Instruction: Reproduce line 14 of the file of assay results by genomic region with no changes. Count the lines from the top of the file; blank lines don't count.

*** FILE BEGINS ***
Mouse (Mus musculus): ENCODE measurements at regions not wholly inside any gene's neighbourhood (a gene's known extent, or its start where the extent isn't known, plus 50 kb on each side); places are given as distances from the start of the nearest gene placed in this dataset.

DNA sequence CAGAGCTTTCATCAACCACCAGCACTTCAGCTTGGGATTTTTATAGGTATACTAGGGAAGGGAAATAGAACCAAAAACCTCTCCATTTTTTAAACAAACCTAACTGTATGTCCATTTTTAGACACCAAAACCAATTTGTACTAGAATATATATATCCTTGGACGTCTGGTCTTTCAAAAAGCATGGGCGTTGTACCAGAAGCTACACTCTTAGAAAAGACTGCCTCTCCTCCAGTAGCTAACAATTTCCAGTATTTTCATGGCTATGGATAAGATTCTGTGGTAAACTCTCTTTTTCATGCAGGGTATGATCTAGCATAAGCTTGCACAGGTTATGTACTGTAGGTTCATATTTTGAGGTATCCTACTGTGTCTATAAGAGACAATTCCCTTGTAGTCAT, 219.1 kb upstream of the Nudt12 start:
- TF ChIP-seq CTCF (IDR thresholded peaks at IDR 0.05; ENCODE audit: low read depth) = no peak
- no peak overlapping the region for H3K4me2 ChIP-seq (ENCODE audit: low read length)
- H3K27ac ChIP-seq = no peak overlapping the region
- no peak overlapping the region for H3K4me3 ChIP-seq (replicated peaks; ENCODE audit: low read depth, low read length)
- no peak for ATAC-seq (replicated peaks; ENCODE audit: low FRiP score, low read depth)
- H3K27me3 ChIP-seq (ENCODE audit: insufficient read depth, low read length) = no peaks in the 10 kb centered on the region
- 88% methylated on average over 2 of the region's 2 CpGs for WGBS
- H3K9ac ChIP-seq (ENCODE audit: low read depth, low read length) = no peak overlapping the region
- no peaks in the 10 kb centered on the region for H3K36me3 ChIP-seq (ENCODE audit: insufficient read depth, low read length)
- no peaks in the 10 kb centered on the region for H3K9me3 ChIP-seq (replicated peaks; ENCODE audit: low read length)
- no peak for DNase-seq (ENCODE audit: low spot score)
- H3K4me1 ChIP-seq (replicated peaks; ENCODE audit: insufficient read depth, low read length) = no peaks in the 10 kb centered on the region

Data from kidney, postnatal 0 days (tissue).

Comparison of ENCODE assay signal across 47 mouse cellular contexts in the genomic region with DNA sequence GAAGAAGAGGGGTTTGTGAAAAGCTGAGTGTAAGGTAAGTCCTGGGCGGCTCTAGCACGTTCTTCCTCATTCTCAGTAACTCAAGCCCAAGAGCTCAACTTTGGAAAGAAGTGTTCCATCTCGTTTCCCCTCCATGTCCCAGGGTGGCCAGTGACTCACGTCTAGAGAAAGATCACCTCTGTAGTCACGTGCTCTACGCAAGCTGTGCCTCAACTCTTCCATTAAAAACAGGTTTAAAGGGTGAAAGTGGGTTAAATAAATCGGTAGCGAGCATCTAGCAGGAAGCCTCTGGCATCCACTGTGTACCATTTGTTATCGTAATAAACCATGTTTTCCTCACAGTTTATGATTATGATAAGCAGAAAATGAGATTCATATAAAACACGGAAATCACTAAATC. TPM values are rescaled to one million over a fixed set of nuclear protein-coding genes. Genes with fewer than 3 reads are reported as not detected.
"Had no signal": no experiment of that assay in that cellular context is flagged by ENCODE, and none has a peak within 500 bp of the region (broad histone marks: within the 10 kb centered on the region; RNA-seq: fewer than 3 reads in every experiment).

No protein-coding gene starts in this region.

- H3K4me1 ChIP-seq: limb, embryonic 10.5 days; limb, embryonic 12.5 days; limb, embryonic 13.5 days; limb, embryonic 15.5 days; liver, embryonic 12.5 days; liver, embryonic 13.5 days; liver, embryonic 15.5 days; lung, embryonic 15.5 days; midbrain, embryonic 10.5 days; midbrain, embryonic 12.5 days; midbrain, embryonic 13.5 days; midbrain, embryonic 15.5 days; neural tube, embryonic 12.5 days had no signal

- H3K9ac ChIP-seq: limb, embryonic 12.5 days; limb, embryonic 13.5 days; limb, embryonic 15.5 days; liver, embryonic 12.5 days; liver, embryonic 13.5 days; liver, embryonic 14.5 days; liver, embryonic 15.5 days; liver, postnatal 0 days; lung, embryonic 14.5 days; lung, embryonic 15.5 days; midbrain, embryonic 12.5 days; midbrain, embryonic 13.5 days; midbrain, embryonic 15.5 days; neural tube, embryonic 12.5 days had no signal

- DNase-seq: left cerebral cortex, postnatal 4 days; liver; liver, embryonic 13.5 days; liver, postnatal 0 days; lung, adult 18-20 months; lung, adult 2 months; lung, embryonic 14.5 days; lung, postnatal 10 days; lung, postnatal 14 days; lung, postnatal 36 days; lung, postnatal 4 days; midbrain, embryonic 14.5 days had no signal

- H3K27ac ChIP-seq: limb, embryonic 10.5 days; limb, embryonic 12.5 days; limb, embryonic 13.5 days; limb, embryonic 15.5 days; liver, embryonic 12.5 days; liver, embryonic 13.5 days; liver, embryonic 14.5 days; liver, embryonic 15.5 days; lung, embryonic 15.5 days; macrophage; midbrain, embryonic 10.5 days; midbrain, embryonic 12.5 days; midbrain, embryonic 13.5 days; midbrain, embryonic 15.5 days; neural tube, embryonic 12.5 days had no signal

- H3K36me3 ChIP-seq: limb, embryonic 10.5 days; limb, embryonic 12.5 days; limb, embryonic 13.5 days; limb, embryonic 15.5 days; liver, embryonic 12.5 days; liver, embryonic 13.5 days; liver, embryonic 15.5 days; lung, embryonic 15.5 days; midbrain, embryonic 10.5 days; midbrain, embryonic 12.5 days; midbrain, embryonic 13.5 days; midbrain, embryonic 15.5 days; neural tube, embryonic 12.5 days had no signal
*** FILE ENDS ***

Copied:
- H3K4me1 ChIP-seq (replicated peaks; ENCODE audit: insufficient read depth, low read length) = no peaks in the 10 kb centered on the region